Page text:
Hair transforms women’s self-esteem, leads back to natural hair
By JoAnna LeFlore – December 2010
Originally published in 101 Magazine (A Howard University online publication)
Fashion icons and celebrities influence many women to mimic popular styles no matter how expensive the look. Enter Monica Hobbs, 23-year-old hair stylist and hair care specialist from Omaha, Neb. who maintains her natural hair after years of experimenting in the dangerous territory of hair styling.
Her most dangerous attempt was in 5th grade when she tried to press her own hair.
“I wanted my hair straight. I had never had it straightened before,” Hobbs explains. I got a pressing comb, put it on the stove, left it on there for 20 minutes. I didn’t know you had to let it cool off. I combed right through my hair and it melted the whole entire side off instantly. I had to wear my hair in a ponytail for almost two years.”
When Hobbs first learned to do hair, she was 10 years old with curls and the motivation to figure out how to manipulate her hair. She says she learned from doing hair that not everybody’s hair can be straight and to accept curly hair. But she will never use a pressing comb again.
The influence of styles and changes women go through with their hair stems down from Hollywood into the neighborhood salons across the country. They all want to look like Beyonce or Rihanna, but few really know to what extent that means. For Hobbs, the measures women take for “Rodeo Drive” beauty seem unrealistic.
“They don’t understand that first of all, you don’t look anything like that girl. You don’t have the same skin color tone as her so it’s not going to look good on you like it looks in the magazine,” Hobbs adds.
When people come to her, they usually show a picture from a hair magazine and tell her they want their hair to look exactly like that style, Hobbs says.
On average, she sees 140 women a day who want hair care advice. She understands that women care about how they look.
“Our hair is the biggest accessory that women have,” Monica adds. “That’s what we base our whole appearance on. You do your hair and then you get dressed. It gives us a confidence. When our hair looks good we feel good.”
Chayla Harrison, a 21-year-old California native, who labels her hair as a natural Spiral curl and says she changes her hairstyles quite often. She has tried lace fronts, glued extensions, ponytails, wigs and anything she could experiment with to test out the styles she sees around her. Eventually she made it back to her natural, curly look.
“Black is beautiful,” Harrison says. “This is what I’m born with so I’m rocking it!”
Harrison adds that these feelings of self-embrace have evolved as she learns to accept herself despite peer pressure growing up.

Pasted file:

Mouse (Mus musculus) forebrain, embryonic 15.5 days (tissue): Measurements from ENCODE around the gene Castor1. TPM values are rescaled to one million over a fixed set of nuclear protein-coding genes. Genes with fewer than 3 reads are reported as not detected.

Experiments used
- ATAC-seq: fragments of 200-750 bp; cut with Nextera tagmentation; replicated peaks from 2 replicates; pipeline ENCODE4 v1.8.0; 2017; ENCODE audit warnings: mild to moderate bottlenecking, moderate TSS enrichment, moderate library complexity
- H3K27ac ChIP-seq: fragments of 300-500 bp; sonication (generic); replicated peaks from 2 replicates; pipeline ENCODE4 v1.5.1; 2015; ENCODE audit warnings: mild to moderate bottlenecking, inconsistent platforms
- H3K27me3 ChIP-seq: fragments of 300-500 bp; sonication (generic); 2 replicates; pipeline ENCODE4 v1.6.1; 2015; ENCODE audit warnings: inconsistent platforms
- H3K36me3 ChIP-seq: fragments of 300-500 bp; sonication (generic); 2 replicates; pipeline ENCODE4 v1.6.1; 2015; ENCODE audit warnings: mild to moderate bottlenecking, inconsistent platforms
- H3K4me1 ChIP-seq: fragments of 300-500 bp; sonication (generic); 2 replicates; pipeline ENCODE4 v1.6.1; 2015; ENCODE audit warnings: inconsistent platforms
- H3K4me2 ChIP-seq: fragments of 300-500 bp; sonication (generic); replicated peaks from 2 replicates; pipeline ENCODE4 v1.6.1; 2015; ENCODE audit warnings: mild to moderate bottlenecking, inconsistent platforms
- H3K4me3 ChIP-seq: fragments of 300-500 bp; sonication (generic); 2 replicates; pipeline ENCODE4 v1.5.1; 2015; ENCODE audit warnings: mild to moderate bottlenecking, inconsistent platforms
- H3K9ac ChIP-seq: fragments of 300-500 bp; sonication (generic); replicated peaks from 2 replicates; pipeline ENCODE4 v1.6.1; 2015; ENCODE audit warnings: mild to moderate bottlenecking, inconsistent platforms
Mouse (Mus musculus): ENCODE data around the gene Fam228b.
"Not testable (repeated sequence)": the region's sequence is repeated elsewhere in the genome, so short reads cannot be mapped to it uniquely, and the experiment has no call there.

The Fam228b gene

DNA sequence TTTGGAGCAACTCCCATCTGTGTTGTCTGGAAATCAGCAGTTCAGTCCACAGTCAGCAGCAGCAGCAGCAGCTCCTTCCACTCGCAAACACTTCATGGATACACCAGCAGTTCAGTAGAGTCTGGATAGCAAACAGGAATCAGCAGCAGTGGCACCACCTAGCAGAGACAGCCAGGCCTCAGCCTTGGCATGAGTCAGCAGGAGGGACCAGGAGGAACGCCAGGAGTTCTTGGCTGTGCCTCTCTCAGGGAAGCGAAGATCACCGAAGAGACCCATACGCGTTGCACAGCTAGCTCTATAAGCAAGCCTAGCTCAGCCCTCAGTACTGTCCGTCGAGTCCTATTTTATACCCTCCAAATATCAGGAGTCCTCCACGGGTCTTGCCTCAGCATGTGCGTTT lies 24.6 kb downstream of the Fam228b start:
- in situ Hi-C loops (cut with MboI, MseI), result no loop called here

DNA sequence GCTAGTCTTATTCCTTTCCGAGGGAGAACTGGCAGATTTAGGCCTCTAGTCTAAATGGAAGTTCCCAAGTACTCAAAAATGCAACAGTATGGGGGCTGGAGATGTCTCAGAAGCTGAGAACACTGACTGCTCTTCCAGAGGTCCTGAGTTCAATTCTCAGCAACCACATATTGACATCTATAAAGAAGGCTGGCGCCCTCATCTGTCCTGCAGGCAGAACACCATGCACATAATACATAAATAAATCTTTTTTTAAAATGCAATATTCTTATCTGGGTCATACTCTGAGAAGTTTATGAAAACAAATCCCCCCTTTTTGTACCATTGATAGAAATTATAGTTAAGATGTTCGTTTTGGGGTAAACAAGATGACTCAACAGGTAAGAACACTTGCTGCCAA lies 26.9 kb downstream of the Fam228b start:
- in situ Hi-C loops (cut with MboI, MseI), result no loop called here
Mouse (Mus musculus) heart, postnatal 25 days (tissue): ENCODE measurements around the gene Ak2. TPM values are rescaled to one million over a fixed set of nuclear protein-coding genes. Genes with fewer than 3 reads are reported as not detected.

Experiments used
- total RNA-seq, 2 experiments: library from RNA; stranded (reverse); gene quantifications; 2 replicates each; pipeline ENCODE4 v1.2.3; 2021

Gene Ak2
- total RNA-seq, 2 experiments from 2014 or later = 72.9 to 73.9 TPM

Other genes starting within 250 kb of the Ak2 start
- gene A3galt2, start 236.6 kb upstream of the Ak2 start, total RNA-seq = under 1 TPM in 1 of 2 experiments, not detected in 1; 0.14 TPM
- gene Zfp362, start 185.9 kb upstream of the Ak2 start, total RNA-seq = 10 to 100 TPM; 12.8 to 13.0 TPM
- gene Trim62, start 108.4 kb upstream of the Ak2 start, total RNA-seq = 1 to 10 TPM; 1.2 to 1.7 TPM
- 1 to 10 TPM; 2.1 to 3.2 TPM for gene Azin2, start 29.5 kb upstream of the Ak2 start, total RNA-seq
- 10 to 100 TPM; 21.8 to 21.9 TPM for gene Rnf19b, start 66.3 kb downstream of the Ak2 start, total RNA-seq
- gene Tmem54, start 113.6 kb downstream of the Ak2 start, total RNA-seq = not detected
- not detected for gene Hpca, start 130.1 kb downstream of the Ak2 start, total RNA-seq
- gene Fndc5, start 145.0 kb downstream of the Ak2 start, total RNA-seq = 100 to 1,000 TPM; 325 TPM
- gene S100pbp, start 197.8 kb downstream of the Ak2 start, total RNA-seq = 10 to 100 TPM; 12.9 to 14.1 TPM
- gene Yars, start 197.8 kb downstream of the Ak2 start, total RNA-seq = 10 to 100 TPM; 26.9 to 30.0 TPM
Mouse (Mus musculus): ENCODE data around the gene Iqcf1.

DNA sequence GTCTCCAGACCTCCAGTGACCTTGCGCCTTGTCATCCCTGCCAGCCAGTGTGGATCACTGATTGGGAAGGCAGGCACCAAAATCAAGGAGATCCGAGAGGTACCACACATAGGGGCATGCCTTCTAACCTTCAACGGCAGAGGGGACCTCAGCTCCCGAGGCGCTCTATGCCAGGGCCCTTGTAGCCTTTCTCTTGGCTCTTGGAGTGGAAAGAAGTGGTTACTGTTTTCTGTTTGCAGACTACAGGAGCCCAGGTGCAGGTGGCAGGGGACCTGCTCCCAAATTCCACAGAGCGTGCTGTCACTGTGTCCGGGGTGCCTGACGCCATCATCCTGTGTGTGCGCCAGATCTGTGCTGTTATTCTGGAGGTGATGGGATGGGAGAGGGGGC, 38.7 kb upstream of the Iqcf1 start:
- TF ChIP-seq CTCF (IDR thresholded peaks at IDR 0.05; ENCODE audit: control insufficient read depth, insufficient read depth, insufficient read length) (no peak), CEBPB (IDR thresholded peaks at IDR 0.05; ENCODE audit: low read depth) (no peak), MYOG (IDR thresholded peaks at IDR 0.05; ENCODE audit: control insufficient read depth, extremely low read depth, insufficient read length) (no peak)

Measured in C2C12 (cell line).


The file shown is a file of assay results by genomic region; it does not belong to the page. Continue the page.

“When you’re younger there is peer pressure to do what everybody else is doing,” Harrison says. “And now you are adapting and building character for yourself.”
Harrison says she knows that her hair will not look like someone else’s hair but she will try to stay unique to herself.
Just a year ago, comedian and actor Chris Rock produced the documentary “Good Hair,” a portrayal of women and their hair in an effort to see how important a hairstyle is to American Black women.
Rock interviewed almost a dozen women, mostly celebrities, who all wore extensions rather than their natural hair. Surprisingly, most women seemed comfortable with explaining the type of hair they wore. But few of them explained why they prefer the wigs or weave over their natural hair, even when they are not on the camera.
When Rock interviewed a group of high school women asking them if they could get a job based on how they wear their hair, it was a tough topic to discuss. It is hard to talk about how a hair style could influence a woman’s confidence.
Aspiring artist and poet Shukuura Huggins, 22, expresses her self-confidence freely by wearing locks despite what people may think about her.
“A lot of people are fearful of locks because they feel like they are permanent. I was just ready to try something different. I think a lot of times I never really did anything that was for me and so I felt like locking was just for me.”
She says her mother personally doesn’t like her locks and she also received flack from other family members. But regardless of her family’s views she still wants to stick with this style and her reasons for wearing them are clear to her.
“For me, a lot of it is aesthetics. I like the way locks look,” Huggins says. “And I’ve always been natural. I’ve done them straightened out, pressing comb or flat-iron, curls, ecetera. I like to see how things transform over time and so the process is ever-changing. There is always a continuous change and a way to document a certain period in my life.”